Location: Contaminant Fate and Transport ResearchTitle: Transport and retention of multi-walled carbon nanotubes in saturated porous media: Effects of input concentration and grain size) Author
Submitted to: Water Research
Publication Type: Peer Reviewed Journal
Publication Acceptance Date: 11/13/2012
Publication Date: 2/1/2013
Publication URL: http://www.ars.usda.gov/SP2UserFiles/Place/53102000/pdf_pubs/P2403.pdf
Citation: Kasel, D., Bradford, S.A., Simunek, J., Heggen, M., Vereecken, H., Klumpp, E. 2013. Transport and retention of multi-walled carbon nanotubes in saturated porous media: Effects of input concentration and grain size. Water Research. 47(2):933-944. Interpretive Summary: Knowledge of the subsurface transport behavior of multi-walled carbon nanotubes (MWCNT) is needed to assess potential health risks to ecosystems and humans. The objective of this study was to investigate the influence of sand grain size and input concentration on the transport and retention of MWCNT in saturated sand. Findings from this study demonstrated that risk assessment simulations of MWCNT transport and fate need to accurately account for observed behavior of breakthrough curves and retention profiles with input concentration and grain size. This information will be of interest to scientists and engineers concerned with predicting the fate of MWCNT in soil and groundwater environments.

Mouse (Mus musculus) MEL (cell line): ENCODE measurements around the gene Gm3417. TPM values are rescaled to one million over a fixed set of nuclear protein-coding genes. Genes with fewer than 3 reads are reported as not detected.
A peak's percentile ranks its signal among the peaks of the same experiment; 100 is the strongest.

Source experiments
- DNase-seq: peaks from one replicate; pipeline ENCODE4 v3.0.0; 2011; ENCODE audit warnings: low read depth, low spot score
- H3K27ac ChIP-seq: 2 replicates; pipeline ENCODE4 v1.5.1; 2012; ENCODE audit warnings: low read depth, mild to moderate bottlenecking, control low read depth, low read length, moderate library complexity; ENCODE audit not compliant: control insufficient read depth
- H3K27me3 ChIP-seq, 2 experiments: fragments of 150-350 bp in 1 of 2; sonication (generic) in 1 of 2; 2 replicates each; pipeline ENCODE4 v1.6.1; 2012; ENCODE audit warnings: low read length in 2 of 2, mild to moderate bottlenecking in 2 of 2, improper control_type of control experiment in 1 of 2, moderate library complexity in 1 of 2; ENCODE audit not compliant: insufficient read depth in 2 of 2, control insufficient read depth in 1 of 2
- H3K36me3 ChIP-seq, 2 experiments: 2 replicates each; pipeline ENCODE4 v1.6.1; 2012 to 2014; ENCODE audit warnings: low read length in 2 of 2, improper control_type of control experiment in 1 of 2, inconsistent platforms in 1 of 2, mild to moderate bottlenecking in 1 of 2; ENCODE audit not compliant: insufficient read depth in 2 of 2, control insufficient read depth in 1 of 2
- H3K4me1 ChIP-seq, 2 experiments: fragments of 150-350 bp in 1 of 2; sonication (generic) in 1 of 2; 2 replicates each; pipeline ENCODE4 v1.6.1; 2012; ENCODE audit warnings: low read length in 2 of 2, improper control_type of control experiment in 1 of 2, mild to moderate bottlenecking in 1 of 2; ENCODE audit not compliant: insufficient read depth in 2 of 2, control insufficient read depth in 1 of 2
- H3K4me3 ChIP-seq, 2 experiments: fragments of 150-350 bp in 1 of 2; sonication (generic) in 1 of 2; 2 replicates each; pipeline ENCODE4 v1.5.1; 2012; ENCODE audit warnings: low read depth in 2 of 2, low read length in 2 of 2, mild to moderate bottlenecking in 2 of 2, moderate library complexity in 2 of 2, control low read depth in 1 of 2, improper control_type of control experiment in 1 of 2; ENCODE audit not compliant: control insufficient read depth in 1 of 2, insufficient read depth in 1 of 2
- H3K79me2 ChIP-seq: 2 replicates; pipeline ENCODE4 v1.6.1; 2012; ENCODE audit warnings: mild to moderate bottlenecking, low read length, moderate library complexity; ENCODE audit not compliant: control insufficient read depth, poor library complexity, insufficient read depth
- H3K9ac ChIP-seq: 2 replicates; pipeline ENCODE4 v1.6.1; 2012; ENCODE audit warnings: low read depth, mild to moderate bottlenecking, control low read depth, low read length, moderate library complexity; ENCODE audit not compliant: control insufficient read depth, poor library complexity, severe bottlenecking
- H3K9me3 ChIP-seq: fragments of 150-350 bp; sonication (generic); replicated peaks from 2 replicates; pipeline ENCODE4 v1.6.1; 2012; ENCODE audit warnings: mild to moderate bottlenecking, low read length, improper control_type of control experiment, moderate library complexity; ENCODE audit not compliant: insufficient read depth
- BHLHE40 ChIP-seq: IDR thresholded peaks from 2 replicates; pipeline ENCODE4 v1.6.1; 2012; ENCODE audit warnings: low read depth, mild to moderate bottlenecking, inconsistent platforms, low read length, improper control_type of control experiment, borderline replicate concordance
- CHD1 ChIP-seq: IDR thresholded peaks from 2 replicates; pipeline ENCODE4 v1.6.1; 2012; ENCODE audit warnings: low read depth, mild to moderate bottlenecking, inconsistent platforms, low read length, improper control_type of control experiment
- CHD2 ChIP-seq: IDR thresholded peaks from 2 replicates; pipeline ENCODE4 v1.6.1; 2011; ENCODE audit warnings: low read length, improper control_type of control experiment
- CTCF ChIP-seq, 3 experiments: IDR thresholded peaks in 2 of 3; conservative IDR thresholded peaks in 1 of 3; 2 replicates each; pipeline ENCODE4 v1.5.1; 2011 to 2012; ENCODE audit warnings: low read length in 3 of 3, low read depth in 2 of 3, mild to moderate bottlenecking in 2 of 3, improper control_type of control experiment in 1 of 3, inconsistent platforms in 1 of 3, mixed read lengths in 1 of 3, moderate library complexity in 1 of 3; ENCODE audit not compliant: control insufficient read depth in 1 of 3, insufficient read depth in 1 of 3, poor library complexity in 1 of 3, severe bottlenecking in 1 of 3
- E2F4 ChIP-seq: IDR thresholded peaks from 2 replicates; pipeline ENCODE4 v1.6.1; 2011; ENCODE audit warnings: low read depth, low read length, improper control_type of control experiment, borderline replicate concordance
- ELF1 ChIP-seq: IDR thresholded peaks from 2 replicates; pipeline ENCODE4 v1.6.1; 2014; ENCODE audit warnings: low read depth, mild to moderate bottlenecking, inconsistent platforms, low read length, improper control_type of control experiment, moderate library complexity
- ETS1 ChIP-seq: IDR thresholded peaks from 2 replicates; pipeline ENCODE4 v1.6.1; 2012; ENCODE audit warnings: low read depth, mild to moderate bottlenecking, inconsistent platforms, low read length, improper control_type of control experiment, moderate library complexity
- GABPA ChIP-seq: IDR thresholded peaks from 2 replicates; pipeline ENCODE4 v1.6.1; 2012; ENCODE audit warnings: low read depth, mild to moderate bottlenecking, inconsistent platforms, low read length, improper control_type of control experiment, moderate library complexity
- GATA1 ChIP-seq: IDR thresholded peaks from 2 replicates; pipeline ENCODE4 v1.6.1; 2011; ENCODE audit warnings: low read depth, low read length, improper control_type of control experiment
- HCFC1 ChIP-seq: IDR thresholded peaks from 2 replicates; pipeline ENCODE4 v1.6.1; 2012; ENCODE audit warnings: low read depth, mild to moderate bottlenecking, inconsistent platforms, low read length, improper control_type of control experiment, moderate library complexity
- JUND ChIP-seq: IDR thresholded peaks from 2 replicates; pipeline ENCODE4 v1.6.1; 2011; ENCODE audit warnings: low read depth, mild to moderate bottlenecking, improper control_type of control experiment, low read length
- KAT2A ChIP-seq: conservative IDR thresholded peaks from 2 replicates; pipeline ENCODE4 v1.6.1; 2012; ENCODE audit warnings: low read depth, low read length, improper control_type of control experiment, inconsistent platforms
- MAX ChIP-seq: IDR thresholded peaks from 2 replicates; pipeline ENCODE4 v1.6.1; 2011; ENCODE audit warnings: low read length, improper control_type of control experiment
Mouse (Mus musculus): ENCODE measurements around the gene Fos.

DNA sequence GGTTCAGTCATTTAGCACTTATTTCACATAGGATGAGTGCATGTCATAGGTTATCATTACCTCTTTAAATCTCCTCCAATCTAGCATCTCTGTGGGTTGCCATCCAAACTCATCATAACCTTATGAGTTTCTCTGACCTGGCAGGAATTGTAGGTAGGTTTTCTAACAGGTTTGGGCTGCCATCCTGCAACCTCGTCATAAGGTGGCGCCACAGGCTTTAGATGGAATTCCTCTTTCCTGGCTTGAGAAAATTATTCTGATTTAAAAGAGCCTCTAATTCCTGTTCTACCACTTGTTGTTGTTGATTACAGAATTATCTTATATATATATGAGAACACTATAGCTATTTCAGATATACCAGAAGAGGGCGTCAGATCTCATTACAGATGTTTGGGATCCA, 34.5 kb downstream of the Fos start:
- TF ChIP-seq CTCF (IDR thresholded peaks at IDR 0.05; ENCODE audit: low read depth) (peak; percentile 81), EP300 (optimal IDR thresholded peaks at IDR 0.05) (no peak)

Technical Abstract: Water-saturated column experiments were conducted to investigate the effect of input concentration (Co) and sand grain size on the transport and retention of low concentrations (1, 0.01, and 0.005 mg L/1) of functionalized 14C-labeled multi-walled carbon nanotubes (MWCNT) under repulsive electrostatic conditions that were unfavorable for attachment. The breakthrough curves (BTCs) for MWCNT typically did not reach a plateau, but had an asymmetric shape that slowly increased during breakthrough. The retention profiles (RPs) were not exponential with distance, but rather exhibited a hyper-exponential shape with greater retention near the column inlet. The collected BTCs and RPs were simulated using a numerical model that accounted for both time- and depth-dependent blocking functions on the retention coefficient. For a given Co, the depth-dependent retention coefficient and the maximum solid phase concentration of MWCNT were both found to increase with decreasing grain size. These trends reflect greater MWCNT retention rates and a greater number of retention locations in the finer textured sand. The fraction of the injected MWCNT mass that was recovered in the effluent increased and the RPs became less hyper-exponential in shape with higher Co due to enhanced blocking/filling of retention locations. This concentration dependency of MWCNT transport increased with smaller grain size because of the effect of pore structure and MWCNT shape on MWCNT retention. In particular, MWCNT have a high aspect ratio and we hypothesize that solid phase MWCNT may create a porous network with enhanced ability to retain particles in smaller grain sized sand, especially at higher Co. Results demonstrate that model simulations of MWCNT transport and fate need to accurately account for observed behavior of both BTCs and RPs.